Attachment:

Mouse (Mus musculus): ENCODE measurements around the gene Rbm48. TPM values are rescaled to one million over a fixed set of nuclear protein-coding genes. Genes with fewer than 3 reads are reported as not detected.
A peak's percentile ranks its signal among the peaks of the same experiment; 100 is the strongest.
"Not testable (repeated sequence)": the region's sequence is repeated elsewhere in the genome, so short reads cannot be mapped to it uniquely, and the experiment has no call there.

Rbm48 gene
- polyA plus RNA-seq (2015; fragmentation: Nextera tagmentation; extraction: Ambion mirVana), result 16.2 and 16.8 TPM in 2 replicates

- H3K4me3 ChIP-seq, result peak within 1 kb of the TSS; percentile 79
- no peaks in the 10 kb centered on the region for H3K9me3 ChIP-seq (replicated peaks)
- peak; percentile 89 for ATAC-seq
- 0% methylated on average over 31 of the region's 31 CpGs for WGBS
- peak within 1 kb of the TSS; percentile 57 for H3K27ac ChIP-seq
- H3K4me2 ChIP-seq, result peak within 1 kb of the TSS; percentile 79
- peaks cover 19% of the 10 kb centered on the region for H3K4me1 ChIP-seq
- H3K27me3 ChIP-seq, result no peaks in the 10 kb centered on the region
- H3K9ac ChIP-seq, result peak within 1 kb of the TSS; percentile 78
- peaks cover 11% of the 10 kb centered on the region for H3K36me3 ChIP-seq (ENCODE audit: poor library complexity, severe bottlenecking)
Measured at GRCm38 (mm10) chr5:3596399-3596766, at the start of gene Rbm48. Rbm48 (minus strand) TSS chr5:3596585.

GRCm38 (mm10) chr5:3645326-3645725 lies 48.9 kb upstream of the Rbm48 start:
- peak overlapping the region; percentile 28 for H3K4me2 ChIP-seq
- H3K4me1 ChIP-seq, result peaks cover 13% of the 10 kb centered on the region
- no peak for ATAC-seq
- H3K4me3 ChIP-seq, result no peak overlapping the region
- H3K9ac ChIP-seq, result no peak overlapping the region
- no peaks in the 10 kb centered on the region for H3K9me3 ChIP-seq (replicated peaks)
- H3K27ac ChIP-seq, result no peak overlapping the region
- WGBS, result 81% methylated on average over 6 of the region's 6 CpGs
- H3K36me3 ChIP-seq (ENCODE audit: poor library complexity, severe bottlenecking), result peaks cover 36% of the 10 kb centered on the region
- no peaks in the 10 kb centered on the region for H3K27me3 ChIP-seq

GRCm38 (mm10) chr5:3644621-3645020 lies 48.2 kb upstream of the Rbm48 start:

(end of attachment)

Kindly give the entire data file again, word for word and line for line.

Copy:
Mouse (Mus musculus): ENCODE measurements around the gene Rbm48. TPM values are rescaled to one million over a fixed set of nuclear protein-coding genes. Genes with fewer than 3 reads are reported as not detected.
A peak's percentile ranks its signal among the peaks of the same experiment; 100 is the strongest.
"Not testable (repeated sequence)": the region's sequence is repeated elsewhere in the genome, so short reads cannot be mapped to it uniquely, and the experiment has no call there.

Rbm48 gene
- polyA plus RNA-seq (2015; fragmentation: Nextera tagmentation; extraction: Ambion mirVana), result 16.2 and 16.8 TPM in 2 replicates

- H3K4me3 ChIP-seq, result peak within 1 kb of the TSS; percentile 79
- no peaks in the 10 kb centered on the region for H3K9me3 ChIP-seq (replicated peaks)
- peak; percentile 89 for ATAC-seq
- 0% methylated on average over 31 of the region's 31 CpGs for WGBS
- peak within 1 kb of the TSS; percentile 57 for H3K27ac ChIP-seq
- H3K4me2 ChIP-seq, result peak within 1 kb of the TSS; percentile 79
- peaks cover 19% of the 10 kb centered on the region for H3K4me1 ChIP-seq
- H3K27me3 ChIP-seq, result no peaks in the 10 kb centered on the region
- H3K9ac ChIP-seq, result peak within 1 kb of the TSS; percentile 78
- peaks cover 11% of the 10 kb centered on the region for H3K36me3 ChIP-seq (ENCODE audit: poor library complexity, severe bottlenecking)
Measured at GRCm38 (mm10) chr5:3596399-3596766, at the start of gene Rbm48. Rbm48 (minus strand) TSS chr5:3596585.

GRCm38 (mm10) chr5:3645326-3645725 lies 48.9 kb upstream of the Rbm48 start:
- peak overlapping the region; percentile 28 for H3K4me2 ChIP-seq
- H3K4me1 ChIP-seq, result peaks cover 13% of the 10 kb centered on the region
- no peak for ATAC-seq
- H3K4me3 ChIP-seq, result no peak overlapping the region
- H3K9ac ChIP-seq, result no peak overlapping the region
- no peaks in the 10 kb centered on the region for H3K9me3 ChIP-seq (replicated peaks)
- H3K27ac ChIP-seq, result no peak overlapping the region
- WGBS, result 81% methylated on average over 6 of the region's 6 CpGs
- H3K36me3 ChIP-seq (ENCODE audit: poor library complexity, severe bottlenecking), result peaks cover 36% of the 10 kb centered on the region
- no peaks in the 10 kb centered on the region for H3K27me3 ChIP-seq

GRCm38 (mm10) chr5:3644621-3645020 lies 48.2 kb upstream of the Rbm48 start: